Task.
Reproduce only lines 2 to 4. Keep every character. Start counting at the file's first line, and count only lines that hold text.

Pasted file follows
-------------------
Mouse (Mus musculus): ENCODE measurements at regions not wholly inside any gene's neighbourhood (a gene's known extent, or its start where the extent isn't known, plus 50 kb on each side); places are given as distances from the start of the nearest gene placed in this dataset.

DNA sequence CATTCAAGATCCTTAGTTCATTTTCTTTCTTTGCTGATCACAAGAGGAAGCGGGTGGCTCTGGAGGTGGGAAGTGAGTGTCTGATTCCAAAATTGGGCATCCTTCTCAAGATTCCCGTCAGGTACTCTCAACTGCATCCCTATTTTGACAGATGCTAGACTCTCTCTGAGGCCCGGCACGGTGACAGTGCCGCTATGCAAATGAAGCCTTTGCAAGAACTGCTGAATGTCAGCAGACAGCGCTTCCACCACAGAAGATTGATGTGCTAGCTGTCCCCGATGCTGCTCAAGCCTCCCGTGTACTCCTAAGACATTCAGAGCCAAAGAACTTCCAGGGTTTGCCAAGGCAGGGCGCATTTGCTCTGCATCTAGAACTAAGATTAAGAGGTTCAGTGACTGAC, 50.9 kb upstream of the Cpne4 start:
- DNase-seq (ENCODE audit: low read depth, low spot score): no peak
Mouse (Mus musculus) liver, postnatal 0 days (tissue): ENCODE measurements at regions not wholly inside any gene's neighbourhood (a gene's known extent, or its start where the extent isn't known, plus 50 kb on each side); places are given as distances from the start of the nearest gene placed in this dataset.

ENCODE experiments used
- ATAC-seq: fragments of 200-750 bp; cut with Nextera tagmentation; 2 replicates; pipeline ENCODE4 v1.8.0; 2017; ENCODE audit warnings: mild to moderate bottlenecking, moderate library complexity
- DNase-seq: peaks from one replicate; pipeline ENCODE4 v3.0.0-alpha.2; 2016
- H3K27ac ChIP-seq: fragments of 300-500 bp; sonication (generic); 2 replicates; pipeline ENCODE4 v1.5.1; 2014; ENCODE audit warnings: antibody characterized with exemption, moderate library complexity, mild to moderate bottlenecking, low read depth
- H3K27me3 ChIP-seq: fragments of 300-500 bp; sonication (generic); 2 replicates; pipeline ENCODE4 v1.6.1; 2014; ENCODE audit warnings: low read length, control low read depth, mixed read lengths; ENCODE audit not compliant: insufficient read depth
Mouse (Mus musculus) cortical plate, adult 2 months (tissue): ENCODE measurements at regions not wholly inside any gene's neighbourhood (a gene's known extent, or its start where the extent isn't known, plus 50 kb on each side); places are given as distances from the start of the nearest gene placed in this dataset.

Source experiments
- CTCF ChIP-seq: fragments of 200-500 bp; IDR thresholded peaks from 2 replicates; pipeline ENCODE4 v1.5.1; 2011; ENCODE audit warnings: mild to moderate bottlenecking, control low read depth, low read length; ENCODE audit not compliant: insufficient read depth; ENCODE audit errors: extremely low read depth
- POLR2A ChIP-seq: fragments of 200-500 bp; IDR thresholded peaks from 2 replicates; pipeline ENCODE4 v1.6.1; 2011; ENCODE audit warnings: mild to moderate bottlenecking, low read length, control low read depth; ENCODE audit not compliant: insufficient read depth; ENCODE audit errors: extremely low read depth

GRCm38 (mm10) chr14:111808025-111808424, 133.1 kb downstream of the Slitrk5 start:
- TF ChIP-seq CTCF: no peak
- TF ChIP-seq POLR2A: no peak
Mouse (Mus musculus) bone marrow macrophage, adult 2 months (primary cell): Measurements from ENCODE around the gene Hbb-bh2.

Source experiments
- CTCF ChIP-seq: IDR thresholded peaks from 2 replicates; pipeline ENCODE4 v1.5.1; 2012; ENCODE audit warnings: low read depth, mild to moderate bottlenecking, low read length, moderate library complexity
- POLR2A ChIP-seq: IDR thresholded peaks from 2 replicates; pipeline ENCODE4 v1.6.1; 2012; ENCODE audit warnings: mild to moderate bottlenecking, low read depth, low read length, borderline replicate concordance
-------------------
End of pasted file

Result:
DNA sequence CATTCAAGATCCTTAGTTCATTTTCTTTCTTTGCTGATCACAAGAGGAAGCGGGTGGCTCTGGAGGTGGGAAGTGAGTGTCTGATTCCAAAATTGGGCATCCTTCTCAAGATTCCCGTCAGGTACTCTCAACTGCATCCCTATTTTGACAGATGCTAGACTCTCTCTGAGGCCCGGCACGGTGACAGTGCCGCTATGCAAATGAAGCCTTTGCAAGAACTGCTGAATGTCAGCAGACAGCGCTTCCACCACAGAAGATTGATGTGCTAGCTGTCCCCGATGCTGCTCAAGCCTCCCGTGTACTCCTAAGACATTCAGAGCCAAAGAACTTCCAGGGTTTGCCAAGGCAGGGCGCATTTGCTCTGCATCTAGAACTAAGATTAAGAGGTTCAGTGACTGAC, 50.9 kb upstream of the Cpne4 start:
- DNase-seq (ENCODE audit: low read depth, low spot score): no peak
Mouse (Mus musculus) liver, postnatal 0 days (tissue): ENCODE measurements at regions not wholly inside any gene's neighbourhood (a gene's known extent, or its start where the extent isn't known, plus 50 kb on each side); places are given as distances from the start of the nearest gene placed in this dataset.